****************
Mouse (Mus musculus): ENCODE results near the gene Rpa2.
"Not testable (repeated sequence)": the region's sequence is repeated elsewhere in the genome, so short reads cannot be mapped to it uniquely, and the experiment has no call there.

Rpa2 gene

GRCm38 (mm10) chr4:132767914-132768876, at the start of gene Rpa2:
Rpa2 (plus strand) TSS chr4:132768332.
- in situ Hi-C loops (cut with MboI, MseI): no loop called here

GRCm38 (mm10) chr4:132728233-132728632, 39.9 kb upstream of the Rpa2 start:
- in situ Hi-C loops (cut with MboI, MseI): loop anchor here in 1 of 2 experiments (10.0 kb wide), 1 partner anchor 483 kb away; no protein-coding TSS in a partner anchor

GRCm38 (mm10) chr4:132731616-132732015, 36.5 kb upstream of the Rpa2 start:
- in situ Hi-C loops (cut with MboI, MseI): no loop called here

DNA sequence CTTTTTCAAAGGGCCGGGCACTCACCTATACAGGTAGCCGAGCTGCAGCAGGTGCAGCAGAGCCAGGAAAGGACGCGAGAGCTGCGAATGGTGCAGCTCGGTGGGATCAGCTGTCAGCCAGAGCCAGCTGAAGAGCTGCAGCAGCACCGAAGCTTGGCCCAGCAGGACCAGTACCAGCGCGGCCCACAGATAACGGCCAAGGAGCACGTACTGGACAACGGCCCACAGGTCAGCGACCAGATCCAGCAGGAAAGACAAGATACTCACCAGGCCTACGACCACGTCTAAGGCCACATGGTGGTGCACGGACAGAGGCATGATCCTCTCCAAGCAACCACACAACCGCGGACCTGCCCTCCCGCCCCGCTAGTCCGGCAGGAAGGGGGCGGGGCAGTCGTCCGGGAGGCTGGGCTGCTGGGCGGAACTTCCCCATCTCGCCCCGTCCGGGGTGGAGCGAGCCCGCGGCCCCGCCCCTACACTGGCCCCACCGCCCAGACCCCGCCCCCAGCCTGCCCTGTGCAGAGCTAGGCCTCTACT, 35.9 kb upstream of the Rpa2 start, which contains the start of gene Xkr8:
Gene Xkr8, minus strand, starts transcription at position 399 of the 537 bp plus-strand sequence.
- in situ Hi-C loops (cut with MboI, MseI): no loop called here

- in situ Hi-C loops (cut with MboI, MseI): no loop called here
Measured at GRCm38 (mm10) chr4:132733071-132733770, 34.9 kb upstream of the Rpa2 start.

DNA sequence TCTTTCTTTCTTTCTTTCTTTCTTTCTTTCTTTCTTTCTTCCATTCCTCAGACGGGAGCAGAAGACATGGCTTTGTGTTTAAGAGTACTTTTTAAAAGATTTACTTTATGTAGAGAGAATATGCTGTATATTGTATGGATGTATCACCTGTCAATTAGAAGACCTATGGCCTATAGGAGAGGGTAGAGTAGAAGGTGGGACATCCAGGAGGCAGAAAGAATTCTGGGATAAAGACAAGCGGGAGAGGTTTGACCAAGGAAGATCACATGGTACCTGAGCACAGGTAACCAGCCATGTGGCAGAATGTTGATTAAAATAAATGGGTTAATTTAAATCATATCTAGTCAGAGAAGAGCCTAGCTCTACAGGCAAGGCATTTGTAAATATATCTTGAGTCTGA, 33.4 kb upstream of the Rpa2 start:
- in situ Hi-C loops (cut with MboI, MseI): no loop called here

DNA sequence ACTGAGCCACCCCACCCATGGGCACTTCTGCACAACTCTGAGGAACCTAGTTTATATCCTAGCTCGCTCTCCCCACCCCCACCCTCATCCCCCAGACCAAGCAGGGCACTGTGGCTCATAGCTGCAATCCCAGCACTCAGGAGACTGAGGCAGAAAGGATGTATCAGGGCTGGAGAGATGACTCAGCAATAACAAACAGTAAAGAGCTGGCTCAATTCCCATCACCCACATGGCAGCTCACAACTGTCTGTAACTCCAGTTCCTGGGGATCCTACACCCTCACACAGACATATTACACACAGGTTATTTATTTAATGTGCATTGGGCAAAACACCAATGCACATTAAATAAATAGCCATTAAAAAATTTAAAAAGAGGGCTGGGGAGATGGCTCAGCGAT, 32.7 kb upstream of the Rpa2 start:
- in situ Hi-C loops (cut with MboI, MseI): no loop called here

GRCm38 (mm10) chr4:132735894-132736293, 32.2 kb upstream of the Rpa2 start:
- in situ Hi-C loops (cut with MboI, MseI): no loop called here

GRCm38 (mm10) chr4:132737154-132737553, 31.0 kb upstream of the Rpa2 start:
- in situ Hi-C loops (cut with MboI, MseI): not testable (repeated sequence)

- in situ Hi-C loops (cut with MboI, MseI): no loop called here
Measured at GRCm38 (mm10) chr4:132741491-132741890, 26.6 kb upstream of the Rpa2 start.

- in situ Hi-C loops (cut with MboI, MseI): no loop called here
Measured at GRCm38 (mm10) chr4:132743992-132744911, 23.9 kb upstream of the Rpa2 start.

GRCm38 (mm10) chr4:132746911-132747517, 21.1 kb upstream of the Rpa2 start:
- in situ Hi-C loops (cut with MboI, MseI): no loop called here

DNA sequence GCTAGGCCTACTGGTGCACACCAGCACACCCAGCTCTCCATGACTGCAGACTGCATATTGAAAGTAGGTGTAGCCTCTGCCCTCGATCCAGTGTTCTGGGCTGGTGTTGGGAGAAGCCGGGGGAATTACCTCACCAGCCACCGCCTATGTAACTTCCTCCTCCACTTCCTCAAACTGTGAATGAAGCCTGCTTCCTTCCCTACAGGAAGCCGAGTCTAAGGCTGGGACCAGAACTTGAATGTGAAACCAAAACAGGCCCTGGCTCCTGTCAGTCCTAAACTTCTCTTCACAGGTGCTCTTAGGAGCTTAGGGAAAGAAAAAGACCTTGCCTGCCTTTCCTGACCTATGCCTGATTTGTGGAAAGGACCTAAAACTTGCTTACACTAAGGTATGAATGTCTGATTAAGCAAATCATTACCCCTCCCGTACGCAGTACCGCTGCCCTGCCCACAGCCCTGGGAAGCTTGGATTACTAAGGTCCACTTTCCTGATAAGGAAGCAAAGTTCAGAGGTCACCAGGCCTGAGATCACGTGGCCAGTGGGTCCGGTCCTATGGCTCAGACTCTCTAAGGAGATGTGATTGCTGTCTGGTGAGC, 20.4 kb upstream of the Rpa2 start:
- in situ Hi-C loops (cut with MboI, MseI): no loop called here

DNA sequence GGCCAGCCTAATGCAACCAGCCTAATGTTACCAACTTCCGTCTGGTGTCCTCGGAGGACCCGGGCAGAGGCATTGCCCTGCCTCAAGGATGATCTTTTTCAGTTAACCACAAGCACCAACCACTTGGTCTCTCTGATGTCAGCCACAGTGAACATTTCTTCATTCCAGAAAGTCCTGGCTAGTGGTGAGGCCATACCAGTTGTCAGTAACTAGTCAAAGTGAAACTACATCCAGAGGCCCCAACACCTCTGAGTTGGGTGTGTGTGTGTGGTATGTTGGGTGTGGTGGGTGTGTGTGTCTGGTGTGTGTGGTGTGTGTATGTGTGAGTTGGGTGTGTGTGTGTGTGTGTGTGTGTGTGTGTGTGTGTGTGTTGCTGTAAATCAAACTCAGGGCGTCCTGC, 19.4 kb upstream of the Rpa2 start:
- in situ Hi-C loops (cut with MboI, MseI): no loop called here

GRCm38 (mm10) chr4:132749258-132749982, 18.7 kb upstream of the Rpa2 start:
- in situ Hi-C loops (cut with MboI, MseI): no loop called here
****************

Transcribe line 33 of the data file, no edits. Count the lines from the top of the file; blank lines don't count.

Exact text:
- in situ Hi-C loops (cut with MboI, MseI): no loop called here